Dr John Lewis is a board-certified veterinary dentist, specialising in dental and maxillofacial problems of dogs, cats, and the occasional zoo animal. Dr Lewis played a crucial role in the jaguar Inka’s oral surgery that was performed at the Elmwood Park Zoo last autumn. Dr Lewis used the Planmed Verity® mobile cone-beam computed tomography (CBCT) to diagnose the issue with Inka’s canine.
Dr John Lewis’s expertise in oral surgery brought him to Inka, a five-year-old jaguar with a fractured canine tooth. Since dental problems can result in pain and infection, maintaining Inka’s dental health was of utmost importance to the Elmwood Park Zoo.
During a prior dental procedure, Inka showed neurologic signs after waking up from anesthesia, so steps were taken to minimize anesthesia time. The Planmed Verity® CBCT scanner with its rapid scan time allowed for accelerated imaging of the entire head.
“We were trying to minimize anesthesia time since Inka previously suffered a stroke-like event after a prior dental procedure. Having the CBCT cage-side and the quickness of imaging came in handy in possibly avoiding complications.” Dr Lewis explained.
“Even though it is hard to know if any issues were averted using the CBCT scanner, the scanner definitely decreased time under anesthesia,” Dr Lewis continued.
CBCT is a superior choice for capturing images of the skull and mouth. CBCT may diagnose subtle lesions that other modalities might not find.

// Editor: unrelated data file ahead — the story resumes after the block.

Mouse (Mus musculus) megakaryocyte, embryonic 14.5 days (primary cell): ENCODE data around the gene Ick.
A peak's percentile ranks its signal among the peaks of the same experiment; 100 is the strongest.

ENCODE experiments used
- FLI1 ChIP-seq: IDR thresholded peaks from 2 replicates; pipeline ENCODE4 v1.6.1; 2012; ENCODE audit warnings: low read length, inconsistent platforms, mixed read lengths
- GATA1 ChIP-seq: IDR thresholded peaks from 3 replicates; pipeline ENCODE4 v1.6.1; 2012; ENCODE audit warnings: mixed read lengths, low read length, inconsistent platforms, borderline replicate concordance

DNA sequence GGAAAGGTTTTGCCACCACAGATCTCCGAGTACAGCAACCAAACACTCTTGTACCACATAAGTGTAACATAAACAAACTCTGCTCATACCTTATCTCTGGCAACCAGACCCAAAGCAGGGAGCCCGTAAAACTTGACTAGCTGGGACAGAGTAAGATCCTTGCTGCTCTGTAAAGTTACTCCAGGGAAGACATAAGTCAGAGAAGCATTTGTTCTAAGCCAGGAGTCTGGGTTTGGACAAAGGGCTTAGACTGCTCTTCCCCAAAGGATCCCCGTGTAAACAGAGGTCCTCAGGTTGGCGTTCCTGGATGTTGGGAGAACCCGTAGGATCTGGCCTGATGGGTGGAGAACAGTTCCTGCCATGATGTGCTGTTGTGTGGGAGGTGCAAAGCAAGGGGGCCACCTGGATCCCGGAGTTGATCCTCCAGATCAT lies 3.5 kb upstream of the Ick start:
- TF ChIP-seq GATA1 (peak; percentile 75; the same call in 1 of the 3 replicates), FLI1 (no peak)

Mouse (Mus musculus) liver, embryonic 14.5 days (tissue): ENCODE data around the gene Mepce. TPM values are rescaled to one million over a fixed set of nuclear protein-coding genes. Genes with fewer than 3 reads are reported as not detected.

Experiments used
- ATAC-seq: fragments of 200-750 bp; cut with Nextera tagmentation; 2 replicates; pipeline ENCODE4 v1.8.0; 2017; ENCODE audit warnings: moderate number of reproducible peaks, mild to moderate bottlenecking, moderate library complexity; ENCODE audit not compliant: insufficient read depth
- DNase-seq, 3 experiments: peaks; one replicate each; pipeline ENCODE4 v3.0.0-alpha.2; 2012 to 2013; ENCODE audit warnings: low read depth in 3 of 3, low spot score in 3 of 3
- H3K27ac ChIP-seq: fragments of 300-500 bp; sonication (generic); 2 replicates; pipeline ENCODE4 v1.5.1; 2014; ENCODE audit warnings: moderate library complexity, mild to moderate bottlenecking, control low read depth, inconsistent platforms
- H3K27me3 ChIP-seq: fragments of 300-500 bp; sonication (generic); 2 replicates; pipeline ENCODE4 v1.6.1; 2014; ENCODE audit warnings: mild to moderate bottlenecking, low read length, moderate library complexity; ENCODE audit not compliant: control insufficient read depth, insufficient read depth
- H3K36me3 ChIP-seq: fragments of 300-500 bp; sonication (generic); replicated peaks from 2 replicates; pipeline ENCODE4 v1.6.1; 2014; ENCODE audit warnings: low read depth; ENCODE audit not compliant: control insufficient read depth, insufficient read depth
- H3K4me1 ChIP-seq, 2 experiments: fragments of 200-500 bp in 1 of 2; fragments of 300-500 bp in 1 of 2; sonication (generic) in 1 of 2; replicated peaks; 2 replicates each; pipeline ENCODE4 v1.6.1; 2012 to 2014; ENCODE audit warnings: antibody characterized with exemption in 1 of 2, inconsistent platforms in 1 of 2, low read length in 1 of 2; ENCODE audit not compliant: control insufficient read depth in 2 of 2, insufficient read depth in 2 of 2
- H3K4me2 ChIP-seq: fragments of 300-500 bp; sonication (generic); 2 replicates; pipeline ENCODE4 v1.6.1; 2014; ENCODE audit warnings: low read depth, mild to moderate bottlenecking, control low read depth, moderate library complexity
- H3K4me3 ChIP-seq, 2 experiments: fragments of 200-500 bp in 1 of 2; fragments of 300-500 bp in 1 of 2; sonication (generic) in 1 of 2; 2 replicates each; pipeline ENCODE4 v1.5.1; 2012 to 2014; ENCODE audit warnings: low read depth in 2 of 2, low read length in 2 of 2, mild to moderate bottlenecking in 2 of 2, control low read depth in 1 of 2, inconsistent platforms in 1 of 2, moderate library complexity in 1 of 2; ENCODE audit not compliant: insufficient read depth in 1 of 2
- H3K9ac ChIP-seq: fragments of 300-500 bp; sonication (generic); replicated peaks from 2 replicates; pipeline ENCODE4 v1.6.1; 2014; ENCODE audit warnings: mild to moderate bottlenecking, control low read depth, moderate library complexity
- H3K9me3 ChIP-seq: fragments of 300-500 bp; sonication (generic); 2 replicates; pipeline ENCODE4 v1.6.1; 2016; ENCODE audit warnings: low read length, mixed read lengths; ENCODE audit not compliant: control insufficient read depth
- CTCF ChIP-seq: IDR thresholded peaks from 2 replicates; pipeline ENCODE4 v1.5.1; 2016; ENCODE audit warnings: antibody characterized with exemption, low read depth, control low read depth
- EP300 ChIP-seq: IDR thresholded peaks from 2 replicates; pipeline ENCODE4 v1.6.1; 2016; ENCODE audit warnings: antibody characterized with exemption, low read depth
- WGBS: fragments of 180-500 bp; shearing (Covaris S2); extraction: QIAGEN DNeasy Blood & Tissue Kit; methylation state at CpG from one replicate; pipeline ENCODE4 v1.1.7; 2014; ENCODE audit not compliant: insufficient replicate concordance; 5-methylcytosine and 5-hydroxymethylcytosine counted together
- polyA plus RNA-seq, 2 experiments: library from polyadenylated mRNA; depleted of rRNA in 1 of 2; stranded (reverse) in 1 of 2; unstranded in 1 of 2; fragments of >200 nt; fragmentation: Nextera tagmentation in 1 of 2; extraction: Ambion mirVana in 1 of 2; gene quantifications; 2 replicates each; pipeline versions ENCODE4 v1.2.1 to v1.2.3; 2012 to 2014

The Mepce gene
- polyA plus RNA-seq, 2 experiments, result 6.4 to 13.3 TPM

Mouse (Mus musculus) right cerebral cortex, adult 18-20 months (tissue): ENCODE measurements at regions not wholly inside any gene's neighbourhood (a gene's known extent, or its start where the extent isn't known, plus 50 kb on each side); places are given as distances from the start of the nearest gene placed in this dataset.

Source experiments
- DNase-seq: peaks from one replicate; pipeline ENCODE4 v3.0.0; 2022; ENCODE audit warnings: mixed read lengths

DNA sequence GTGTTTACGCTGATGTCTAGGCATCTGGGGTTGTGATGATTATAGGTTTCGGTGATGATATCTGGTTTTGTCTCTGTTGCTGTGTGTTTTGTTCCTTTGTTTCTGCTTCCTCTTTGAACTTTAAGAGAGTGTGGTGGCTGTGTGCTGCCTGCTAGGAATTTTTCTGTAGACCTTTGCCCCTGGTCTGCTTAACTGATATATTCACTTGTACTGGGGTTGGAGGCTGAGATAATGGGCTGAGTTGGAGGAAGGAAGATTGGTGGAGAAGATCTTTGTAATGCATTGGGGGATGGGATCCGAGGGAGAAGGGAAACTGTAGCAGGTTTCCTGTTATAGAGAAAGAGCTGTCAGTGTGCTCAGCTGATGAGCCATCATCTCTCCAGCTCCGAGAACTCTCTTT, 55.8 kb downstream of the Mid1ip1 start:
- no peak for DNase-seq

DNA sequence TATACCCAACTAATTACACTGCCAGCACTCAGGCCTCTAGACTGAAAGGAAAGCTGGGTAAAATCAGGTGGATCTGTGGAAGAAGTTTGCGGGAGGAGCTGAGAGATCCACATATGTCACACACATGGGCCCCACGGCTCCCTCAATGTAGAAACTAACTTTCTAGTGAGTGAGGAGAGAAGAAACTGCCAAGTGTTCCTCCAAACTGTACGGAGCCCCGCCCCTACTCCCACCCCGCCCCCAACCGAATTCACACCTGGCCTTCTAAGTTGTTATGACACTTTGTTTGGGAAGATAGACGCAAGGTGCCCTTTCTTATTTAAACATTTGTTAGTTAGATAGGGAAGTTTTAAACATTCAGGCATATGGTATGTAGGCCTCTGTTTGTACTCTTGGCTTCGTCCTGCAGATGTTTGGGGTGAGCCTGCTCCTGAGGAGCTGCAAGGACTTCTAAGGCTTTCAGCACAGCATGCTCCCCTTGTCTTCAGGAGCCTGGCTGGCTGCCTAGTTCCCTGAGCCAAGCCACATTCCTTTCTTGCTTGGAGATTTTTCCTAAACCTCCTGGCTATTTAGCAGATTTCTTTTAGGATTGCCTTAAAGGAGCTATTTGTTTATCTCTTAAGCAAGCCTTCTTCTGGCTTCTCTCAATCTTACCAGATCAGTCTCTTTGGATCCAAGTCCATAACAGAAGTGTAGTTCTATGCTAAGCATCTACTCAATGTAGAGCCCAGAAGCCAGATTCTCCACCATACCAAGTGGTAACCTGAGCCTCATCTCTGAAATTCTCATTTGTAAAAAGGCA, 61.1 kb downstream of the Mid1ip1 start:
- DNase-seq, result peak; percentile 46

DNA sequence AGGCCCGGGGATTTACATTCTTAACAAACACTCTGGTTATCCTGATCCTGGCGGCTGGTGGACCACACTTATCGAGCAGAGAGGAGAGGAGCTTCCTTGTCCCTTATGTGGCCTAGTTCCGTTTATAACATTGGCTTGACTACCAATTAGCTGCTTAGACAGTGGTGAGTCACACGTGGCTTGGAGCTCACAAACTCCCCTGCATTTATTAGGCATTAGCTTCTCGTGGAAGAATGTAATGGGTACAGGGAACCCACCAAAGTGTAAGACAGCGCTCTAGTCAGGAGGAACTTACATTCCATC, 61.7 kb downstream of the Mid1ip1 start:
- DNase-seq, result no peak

“The degree of periapical bone loss was more obvious on the CBCT than on an intraoral radiograph, and changes around the tooth in the bone were visible,” Dr Lewis summarized the findings on Inka’s X-ray images. According to him, CBCT helped quickly determine the core issue.
Dr Lewis after the succesful canine teeth removal.
“Pet owners have asked me specifically for CBCT rather than a conventional CT scan. It will continue to be more prevalent as more pet parents savvy in medical advances know CBCT provides better images of the bone and dental structures. As the educated public becomes more aware of what diagnostics are available, especially when dealing with oral tumors and cancers, it is definitely nice to have,” he stated.
In addition to zoo animals, Dr Lewis considers CBCT especially useful on imaging domestic dogs and cats. He recently treated a 13-week Chihuahua that had a facial bite wound and a comminuted maxillary fracture, using the CBCT for the diagnosis. Another recent case included a retriever with a lytic maxillary mass to plan for curative intent maxillectomy.
Dr John Lewis is a board-certified veterinary dentist who graduated from the School of Veterinary Medicine at the University of Pennsylvania. Before becoming a diplomate of the American Veterinary Dental College (AVDC), Dr Lewis spent five years in general practice, then returned to residency in dentistry and oral surgery. Some of his other accolades are his past presidency of the American Veterinary Dental Society, as well as actively serving on several committees of the Foundation for Veterinary Dentistry and AVDC. Dr Lewis was awarded a founding fellowship in the AVDC Oral and Maxillofacial Surgery fellowship program. Dr Lewis’s clinical interests include oral surgical oncology, jaw fracture repair, endodontics, feline tooth resorption, feline stomatitis, and lasers in oral surgery and dentistry.
Dr Lewis will lecture at the Veterinary Dental Forum in Orlando, Florida, on Sunday, September 29, 2019, and provides continuing education throughout the year at Silo Academy Education Center in Chadds Ford, Pennsylvania.